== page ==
In the beginning of movies and TV, scrolling was horizontal. Remember those old cartoons with the same chunk of background showing up over and over? The advent of screens, word processors, software, apps, and so on gave us vertical scrolling on our desktops and in our hands.
In the beginning of the web, vertical scrolling was bad. Getting everything on a screen (page) to fit ‘above the fold*’ was one of the biggest priorities. C-suite guys grabbed onto the buzz. Some swooped in to reject designs, others made sure their marketing folks knew not to let anything scroll lest they piss off the boss.
What if the screens/pages were long enough to end up ‘below the fold’? The best practice was to add some way for the user to navigate back to the top of the page/screen.
Fast forward to today and what do our devices show us on their various screens? Endless scrolling. Intentional infinite scrolling.
So now what? Remember the olden days, if it scrolls down, help users get back up again.
*Ahem, wikipedia, help a sister out and add some ‘back-to-top’ links.
When people would ask me what I do, or how they could get into or learn more about user experience design, I would always recommend they read Steve Krug’s book Don’t Make Me Think. I still do.
The other thing I would tell them was to simply look at the cover of Donald Norman’s book The Design of Everyday Things and think about it. That teapot still gives a lot of people an “ah ha” moment. (This is not a plant or pitch for either Norman or Krug though I’d be pleased if either made a sale because of little old me.)
What does make you think?
I’ve been considering the converse, what does make people think? Not in the sense of solving usability problems or creating good experiences. I’m interested in where ideas hatch. Where does inspiration come from? When do ideas happen? What makes people (you, me) think?
When I ask, the most frequent response is “I get the best ideas (or remember things) when I’m in the shower” which is often true for me, too. The other piece of feedback from my not-at-all-scientific study is that music often plays a big part in the thinking process.
Whether it’s wallpaper music, listening in the car, singing along, dancing around or playing an instrument.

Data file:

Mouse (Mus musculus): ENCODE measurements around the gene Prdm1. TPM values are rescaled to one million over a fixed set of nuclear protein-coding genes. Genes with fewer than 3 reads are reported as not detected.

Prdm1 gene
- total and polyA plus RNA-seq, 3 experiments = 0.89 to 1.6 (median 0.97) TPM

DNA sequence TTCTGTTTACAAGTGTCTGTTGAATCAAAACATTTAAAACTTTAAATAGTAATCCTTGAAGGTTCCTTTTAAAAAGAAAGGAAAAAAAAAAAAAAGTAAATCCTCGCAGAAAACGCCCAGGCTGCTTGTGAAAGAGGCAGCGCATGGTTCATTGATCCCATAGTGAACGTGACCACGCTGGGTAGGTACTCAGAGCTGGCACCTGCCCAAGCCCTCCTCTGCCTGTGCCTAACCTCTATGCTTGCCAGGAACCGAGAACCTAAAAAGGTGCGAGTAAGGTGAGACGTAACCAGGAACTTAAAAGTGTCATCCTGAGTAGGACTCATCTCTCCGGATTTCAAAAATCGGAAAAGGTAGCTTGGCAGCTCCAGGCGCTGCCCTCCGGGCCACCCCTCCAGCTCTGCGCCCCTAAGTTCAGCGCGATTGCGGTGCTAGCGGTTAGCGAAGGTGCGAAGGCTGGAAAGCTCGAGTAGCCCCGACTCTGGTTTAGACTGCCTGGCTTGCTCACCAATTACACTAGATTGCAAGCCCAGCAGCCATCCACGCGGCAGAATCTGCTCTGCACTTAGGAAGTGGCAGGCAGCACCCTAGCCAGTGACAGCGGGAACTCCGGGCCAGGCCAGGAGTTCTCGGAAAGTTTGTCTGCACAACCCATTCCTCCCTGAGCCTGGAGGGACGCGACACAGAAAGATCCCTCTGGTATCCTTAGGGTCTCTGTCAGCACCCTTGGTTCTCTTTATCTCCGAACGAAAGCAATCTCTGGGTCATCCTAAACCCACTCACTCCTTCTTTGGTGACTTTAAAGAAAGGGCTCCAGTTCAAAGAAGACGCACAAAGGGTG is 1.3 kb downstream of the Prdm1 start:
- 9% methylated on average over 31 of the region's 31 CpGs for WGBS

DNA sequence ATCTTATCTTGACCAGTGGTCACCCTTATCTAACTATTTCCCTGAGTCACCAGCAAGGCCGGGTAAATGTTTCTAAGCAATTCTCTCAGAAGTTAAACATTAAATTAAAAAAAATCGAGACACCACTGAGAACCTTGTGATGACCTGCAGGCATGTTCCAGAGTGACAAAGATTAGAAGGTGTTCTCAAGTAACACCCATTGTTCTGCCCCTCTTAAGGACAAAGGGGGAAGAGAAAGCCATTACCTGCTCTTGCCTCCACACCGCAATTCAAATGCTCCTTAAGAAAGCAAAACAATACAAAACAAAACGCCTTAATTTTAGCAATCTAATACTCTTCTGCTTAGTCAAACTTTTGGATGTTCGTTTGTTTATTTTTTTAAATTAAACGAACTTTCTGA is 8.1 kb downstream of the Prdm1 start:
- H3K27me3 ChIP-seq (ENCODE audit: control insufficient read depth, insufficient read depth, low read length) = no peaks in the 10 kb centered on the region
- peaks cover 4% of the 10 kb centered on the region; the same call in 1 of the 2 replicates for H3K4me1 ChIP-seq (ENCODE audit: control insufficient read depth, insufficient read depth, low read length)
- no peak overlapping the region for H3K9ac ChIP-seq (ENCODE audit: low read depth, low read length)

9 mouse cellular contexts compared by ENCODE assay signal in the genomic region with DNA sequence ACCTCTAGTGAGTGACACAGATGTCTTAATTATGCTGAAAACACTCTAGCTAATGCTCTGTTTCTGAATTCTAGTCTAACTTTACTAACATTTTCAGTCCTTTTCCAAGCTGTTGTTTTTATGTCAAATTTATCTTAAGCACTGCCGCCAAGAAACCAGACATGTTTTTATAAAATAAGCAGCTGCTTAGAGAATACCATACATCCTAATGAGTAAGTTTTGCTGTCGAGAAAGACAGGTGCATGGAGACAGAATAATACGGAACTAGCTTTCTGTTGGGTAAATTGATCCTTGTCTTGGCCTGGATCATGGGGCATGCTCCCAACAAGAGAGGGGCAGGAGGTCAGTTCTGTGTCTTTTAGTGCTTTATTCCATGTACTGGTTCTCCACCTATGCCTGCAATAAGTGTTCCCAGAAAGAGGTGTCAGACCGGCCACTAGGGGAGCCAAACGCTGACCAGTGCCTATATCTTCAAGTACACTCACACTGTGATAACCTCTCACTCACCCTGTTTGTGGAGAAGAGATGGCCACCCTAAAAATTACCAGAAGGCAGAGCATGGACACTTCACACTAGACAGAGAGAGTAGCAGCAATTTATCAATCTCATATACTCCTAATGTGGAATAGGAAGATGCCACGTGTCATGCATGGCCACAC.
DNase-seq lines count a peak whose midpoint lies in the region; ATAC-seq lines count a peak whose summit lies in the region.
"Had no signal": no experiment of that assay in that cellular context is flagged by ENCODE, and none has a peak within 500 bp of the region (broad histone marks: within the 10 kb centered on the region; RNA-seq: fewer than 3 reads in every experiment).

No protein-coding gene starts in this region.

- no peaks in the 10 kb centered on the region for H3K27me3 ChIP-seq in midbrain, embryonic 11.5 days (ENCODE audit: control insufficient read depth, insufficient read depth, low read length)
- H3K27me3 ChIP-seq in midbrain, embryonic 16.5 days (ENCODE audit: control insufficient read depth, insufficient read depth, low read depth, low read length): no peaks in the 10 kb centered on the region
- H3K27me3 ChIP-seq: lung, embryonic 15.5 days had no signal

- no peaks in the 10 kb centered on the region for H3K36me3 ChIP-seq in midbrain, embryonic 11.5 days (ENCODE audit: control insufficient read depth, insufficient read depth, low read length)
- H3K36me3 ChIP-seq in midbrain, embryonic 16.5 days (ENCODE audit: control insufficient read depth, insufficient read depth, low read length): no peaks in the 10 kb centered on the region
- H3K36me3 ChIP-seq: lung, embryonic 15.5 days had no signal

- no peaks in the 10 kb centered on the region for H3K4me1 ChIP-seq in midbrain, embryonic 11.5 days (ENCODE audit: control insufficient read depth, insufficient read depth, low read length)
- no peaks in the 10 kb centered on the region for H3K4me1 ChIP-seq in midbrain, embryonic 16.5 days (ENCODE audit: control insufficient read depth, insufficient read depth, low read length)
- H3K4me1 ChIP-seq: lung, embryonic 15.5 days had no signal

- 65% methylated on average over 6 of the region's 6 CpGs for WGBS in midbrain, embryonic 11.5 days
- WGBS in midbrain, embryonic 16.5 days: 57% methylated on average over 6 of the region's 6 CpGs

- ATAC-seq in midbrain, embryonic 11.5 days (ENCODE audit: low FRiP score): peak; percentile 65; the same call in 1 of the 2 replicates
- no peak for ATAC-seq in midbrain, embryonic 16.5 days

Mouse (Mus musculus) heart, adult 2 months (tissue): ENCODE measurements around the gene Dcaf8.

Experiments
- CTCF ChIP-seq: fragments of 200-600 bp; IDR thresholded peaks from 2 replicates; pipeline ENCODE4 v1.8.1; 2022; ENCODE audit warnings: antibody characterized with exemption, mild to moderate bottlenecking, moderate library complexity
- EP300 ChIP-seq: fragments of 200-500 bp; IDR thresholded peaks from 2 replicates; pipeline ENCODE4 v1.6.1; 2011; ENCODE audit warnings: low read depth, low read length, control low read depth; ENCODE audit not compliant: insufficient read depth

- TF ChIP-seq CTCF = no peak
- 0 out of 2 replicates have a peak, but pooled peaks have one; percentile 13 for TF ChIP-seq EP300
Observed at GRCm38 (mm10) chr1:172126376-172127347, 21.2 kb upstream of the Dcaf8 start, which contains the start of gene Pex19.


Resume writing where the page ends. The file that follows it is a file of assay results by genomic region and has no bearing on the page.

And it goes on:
Also interesting, the number of people I’ve met who are geeky and technology curious also play instruments. Myself included.
There has been a lot of real research done on the topic of giving the brain a break. Tons of proof that it’s tremendously healthy. I think we all need to pay attention to what sparks new ideas or rounds out an existing one. When do we remember that fleeting idea that wasn’t written down during that long conference call?
Take a break. Maybe a nap. Or work somewhere other than your usual space. Try a standing desk. How about a walk around the block or a stroll through the office? Take a shower (call it hydrotherapy). Visit a new website. Dig in a garden. Play a guitar (I keep one in my office).
See what happens.
It’s interesting how some people have such strong feelings about certain things in our digital world. Let’s take fonts, for example.
It’s a font that tends to generate intense reactions among visual designers and graphics professionals. Mostly negative. Even hateful!
Graphic designers may hate the font, but those without graphic design skills use it as a form of sincerity, or to ensure a message isn’t taken too seriously*.
While it certainly isn’t a favorite of mine, I don’t bother getting upset when I see it. Not anymore. I used to roll my eyes and now I don’t even bother doing that.
It’s a font.
What is interesting to me is that it’s still such a topic of conversation. So much so that artist Jesse England hacked a typewriter with the Comic Sans typeface. Brilliant!